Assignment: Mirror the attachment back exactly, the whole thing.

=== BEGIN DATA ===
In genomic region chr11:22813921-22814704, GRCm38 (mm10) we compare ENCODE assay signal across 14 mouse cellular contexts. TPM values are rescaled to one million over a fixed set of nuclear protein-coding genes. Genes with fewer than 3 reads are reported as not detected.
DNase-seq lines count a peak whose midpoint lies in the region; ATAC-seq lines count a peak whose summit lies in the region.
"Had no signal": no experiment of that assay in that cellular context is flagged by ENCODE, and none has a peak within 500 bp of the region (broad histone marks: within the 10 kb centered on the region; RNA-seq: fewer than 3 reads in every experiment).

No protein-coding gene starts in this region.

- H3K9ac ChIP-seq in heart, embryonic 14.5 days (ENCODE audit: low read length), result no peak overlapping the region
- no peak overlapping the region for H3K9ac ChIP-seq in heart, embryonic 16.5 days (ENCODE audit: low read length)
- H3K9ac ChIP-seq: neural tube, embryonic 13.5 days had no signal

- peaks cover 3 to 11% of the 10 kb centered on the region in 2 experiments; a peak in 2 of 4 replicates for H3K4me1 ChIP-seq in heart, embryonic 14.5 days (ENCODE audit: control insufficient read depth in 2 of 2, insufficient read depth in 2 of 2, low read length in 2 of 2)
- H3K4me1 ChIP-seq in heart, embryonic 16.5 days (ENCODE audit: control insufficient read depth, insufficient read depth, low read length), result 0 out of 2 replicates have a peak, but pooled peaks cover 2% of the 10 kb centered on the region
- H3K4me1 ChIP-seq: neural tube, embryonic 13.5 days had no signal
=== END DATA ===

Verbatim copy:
In genomic region chr11:22813921-22814704, GRCm38 (mm10) we compare ENCODE assay signal across 14 mouse cellular contexts. TPM values are rescaled to one million over a fixed set of nuclear protein-coding genes. Genes with fewer than 3 reads are reported as not detected.
DNase-seq lines count a peak whose midpoint lies in the region; ATAC-seq lines count a peak whose summit lies in the region.
"Had no signal": no experiment of that assay in that cellular context is flagged by ENCODE, and none has a peak within 500 bp of the region (broad histone marks: within the 10 kb centered on the region; RNA-seq: fewer than 3 reads in every experiment).

No protein-coding gene starts in this region.

- H3K9ac ChIP-seq in heart, embryonic 14.5 days (ENCODE audit: low read length), result no peak overlapping the region
- no peak overlapping the region for H3K9ac ChIP-seq in heart, embryonic 16.5 days (ENCODE audit: low read length)
- H3K9ac ChIP-seq: neural tube, embryonic 13.5 days had no signal

- peaks cover 3 to 11% of the 10 kb centered on the region in 2 experiments; a peak in 2 of 4 replicates for H3K4me1 ChIP-seq in heart, embryonic 14.5 days (ENCODE audit: control insufficient read depth in 2 of 2, insufficient read depth in 2 of 2, low read length in 2 of 2)
- H3K4me1 ChIP-seq in heart, embryonic 16.5 days (ENCODE audit: control insufficient read depth, insufficient read depth, low read length), result 0 out of 2 replicates have a peak, but pooled peaks cover 2% of the 10 kb centered on the region
- H3K4me1 ChIP-seq: neural tube, embryonic 13.5 days had no signal